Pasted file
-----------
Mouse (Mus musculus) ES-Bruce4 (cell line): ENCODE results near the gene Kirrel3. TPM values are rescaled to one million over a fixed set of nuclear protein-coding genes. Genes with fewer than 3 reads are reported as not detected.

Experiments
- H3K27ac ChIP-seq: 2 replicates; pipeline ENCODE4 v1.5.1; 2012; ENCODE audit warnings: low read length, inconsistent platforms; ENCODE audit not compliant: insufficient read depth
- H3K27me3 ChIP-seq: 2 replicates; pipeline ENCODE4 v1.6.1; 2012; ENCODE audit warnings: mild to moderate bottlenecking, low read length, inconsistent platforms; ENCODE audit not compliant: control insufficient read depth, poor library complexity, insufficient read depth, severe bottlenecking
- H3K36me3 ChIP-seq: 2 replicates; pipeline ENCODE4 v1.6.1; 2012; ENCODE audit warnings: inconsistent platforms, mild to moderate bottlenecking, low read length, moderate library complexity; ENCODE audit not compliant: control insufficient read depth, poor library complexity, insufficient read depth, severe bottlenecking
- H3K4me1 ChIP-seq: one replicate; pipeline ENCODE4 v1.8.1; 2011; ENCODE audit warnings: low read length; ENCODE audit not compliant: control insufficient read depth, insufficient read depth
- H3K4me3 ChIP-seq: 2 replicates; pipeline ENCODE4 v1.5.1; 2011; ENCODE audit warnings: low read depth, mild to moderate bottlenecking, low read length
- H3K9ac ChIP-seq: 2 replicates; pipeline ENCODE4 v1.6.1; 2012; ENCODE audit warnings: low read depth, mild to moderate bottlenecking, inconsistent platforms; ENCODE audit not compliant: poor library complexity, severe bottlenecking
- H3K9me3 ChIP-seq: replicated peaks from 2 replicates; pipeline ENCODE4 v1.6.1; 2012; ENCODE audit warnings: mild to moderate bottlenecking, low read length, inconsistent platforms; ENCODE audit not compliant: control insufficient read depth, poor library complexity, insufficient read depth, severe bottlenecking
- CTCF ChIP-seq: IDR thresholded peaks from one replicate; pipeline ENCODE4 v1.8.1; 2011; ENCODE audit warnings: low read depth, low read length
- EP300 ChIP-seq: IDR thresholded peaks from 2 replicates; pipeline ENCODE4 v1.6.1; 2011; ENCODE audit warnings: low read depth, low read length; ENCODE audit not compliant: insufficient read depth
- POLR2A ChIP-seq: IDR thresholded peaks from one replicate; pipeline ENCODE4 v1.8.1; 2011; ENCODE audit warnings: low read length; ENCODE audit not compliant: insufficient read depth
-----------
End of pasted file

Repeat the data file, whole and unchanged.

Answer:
Mouse (Mus musculus) ES-Bruce4 (cell line): ENCODE results near the gene Kirrel3. TPM values are rescaled to one million over a fixed set of nuclear protein-coding genes. Genes with fewer than 3 reads are reported as not detected.

Experiments
- H3K27ac ChIP-seq: 2 replicates; pipeline ENCODE4 v1.5.1; 2012; ENCODE audit warnings: low read length, inconsistent platforms; ENCODE audit not compliant: insufficient read depth
- H3K27me3 ChIP-seq: 2 replicates; pipeline ENCODE4 v1.6.1; 2012; ENCODE audit warnings: mild to moderate bottlenecking, low read length, inconsistent platforms; ENCODE audit not compliant: control insufficient read depth, poor library complexity, insufficient read depth, severe bottlenecking
- H3K36me3 ChIP-seq: 2 replicates; pipeline ENCODE4 v1.6.1; 2012; ENCODE audit warnings: inconsistent platforms, mild to moderate bottlenecking, low read length, moderate library complexity; ENCODE audit not compliant: control insufficient read depth, poor library complexity, insufficient read depth, severe bottlenecking
- H3K4me1 ChIP-seq: one replicate; pipeline ENCODE4 v1.8.1; 2011; ENCODE audit warnings: low read length; ENCODE audit not compliant: control insufficient read depth, insufficient read depth
- H3K4me3 ChIP-seq: 2 replicates; pipeline ENCODE4 v1.5.1; 2011; ENCODE audit warnings: low read depth, mild to moderate bottlenecking, low read length
- H3K9ac ChIP-seq: 2 replicates; pipeline ENCODE4 v1.6.1; 2012; ENCODE audit warnings: low read depth, mild to moderate bottlenecking, inconsistent platforms; ENCODE audit not compliant: poor library complexity, severe bottlenecking
- H3K9me3 ChIP-seq: replicated peaks from 2 replicates; pipeline ENCODE4 v1.6.1; 2012; ENCODE audit warnings: mild to moderate bottlenecking, low read length, inconsistent platforms; ENCODE audit not compliant: control insufficient read depth, poor library complexity, insufficient read depth, severe bottlenecking
- CTCF ChIP-seq: IDR thresholded peaks from one replicate; pipeline ENCODE4 v1.8.1; 2011; ENCODE audit warnings: low read depth, low read length
- EP300 ChIP-seq: IDR thresholded peaks from 2 replicates; pipeline ENCODE4 v1.6.1; 2011; ENCODE audit warnings: low read depth, low read length; ENCODE audit not compliant: insufficient read depth
- POLR2A ChIP-seq: IDR thresholded peaks from one replicate; pipeline ENCODE4 v1.8.1; 2011; ENCODE audit warnings: low read length; ENCODE audit not compliant: insufficient read depth